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May Hollywood Hurling! NUI Galway Academic to Launch New Book on Examining Gaelic Games on Film
Hollywood Hurling! NUI Galway Academic to Launch New Book on Examining Gaelic Games on Film
A major new study, Gaelic Games on Film: From silent films to Hollywood hurling, horror and the emergence of Irish cinema, examining the depiction of Gaelic games on film has been published by NUI Galway Huston School of Film & Digital Media academic Dr Seán Crosson. The new book, published by Cork University Press, will be officially launched by Dr Paul Rouse, School of History, UCD and author of Sport and Ireland: A History, on Wednesday, 15 May at 6pm in Irish Film Institute in Temple Bar, Dublin.
While Gaelic games are among the most popular sports played and followed in Ireland, few perhaps will be aware of the long tradition of depicting these games in the cinema, a tradition that goes back to the earliest days of the cinema. As early as 1901 the Irish Animated Photo Company filmed a Cullen’s Challenge Cup hurling game between ‘Rovers’ and ‘Grocers’ played at Jones’ Road – now Croke Park – on Sunday, 8 December that year, a film that was screened as part of a ‘Grand Gaelic Night’ at the Rotunda on Parnell Street the following Wednesday. In subsequent years, Gaelic games have repeatedly provided filmmakers with a resonant motif to represent perceived aspects of Irish identity, perceived as these representations have been neither straightforward nor unproblematic.
Dr Crosson said: “Perhaps the most extraordinary and fascinating aspect of this story is the enduring relationship between hurling and Hollywood. Most of the major Hollywood studios, including MGM, Paramount, and Warner Bros, have produced films focused on this most distinctive of Irish sports. In 1936, MGM released a short, simply titled Hurling as part of their highly-popular ‘Pete Smith Specialities series’. This extraordinary depiction described hurling as Ireland’s ‘game of assault and battery’ and drew heavily on established and problematic stereotypes concerning Ireland and Irish people at the time. The peak for Hollywood short films on hurling came in 1955 when the ‘Paramount Topper’, Three Kisses, was nominated for an Oscar.”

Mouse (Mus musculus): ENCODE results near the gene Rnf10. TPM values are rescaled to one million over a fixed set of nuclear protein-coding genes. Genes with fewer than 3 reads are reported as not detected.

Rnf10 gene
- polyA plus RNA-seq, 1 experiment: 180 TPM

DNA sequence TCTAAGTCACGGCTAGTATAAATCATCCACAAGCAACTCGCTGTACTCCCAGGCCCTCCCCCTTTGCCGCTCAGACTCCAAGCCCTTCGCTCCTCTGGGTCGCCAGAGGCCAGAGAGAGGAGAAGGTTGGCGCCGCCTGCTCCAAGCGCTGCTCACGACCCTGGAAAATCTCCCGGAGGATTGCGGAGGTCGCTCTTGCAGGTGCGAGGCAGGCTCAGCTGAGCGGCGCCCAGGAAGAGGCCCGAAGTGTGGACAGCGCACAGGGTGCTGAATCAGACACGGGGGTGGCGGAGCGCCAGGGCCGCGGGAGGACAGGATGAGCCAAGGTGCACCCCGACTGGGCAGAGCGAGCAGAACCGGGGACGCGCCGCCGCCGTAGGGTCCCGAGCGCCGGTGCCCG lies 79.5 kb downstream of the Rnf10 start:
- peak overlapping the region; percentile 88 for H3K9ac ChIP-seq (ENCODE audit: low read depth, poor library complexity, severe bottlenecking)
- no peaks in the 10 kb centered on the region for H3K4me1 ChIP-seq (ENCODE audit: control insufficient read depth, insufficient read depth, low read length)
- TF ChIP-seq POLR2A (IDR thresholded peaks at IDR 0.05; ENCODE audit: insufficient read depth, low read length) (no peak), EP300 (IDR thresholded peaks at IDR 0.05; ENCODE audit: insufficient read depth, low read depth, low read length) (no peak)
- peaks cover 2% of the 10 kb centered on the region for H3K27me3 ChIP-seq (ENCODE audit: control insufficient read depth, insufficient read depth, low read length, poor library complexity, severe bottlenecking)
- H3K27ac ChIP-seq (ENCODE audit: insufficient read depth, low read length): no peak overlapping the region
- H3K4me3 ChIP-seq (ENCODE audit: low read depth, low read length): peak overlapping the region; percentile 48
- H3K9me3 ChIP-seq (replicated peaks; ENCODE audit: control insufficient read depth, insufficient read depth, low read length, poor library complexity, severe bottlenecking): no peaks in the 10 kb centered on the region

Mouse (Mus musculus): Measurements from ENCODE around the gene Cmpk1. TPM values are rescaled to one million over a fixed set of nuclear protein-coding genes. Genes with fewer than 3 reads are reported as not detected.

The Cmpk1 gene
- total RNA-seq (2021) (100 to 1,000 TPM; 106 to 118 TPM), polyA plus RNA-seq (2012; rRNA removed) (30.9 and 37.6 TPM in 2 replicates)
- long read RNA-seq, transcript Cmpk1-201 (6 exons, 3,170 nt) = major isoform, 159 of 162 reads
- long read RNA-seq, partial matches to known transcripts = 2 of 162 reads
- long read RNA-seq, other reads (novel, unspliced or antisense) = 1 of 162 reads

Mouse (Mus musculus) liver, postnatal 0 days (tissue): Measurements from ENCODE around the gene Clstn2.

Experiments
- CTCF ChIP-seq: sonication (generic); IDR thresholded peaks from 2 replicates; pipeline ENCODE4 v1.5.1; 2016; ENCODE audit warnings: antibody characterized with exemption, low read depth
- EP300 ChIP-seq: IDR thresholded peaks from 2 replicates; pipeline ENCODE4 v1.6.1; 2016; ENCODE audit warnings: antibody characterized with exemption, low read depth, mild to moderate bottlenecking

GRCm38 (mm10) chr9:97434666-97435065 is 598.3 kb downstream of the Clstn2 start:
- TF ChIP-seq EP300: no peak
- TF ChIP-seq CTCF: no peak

While these international depictions of Gaelic games provide revealing insights into the depiction of Ireland and Irish culture often from afar, the emergence of an indigenous film culture is inextricably linked to the representation of Gaelic games. The earliest surviving depictions we have of Gaelic games – a 1914 actuality of the All-Ireland football final replay of that year between Kerry and Wexford, and a sequence in the 1918 feature film Knocknagow – emerged from the efforts of pioneering companies and individuals in the story of Irish cinema, including the Irish Animated Picture Company (the first indigenous film producer and distributor) and the Film Company of Ireland, Ireland’s first producer of feature films. In the aftermath of World War II, an Irish Film culture began to coalesce around the efforts of the National Film Institute of Ireland and subsequently Gael Linn. For both organisations, film depictions of Gaelic games were key concerns and featured among their most popular productions, including Gael Linn’s coaching films Peil (1962) and Christy Ring (1964).
Seán Crosson is Co-Director of the MA Sports Journalism and Communication and Director of Graduate Research and Teaching at the Huston School of Film & Digital Media at NUI Galway. He is also leader of the Sport & Exercise Research Group, based in the Moore Institute in NUI Galway, and has published widely on film, focusing in particular in recent years on the representation of sport in film. His previous publications include the award-winning Sport and Film, (as co-editor) Sport, Representation and Evolving Identities in Europe, and a special issue of Media History journal on ‘Sport and the Media in Ireland’.
The launch will be followed by screenings at 7pm of rarely seen films featuring Gaelic games, including Rooney (1958).